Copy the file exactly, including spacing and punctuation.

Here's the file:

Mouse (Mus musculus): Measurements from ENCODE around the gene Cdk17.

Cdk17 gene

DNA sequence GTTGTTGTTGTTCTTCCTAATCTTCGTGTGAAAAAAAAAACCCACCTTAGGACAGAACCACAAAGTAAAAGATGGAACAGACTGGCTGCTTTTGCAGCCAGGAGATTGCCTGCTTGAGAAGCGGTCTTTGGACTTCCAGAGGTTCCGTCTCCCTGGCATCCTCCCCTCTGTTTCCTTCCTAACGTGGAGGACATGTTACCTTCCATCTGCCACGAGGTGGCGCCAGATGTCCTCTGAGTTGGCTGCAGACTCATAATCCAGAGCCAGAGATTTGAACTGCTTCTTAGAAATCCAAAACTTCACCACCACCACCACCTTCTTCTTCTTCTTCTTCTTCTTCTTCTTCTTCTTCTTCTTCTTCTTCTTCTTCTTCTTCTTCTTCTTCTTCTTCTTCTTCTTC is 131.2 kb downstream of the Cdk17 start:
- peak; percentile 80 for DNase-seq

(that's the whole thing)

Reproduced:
Mouse (Mus musculus): Measurements from ENCODE around the gene Cdk17.

Cdk17 gene

DNA sequence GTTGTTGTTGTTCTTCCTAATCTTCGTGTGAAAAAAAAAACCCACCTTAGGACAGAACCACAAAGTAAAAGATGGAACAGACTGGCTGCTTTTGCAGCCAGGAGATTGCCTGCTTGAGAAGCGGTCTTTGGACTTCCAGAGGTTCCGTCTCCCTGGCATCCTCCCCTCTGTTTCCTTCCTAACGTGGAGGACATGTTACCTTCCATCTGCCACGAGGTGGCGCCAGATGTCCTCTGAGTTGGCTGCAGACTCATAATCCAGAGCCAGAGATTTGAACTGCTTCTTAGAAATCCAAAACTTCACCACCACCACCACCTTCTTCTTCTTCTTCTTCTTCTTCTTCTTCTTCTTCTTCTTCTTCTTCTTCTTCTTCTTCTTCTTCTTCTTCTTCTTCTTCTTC is 131.2 kb downstream of the Cdk17 start:
- peak; percentile 80 for DNase-seq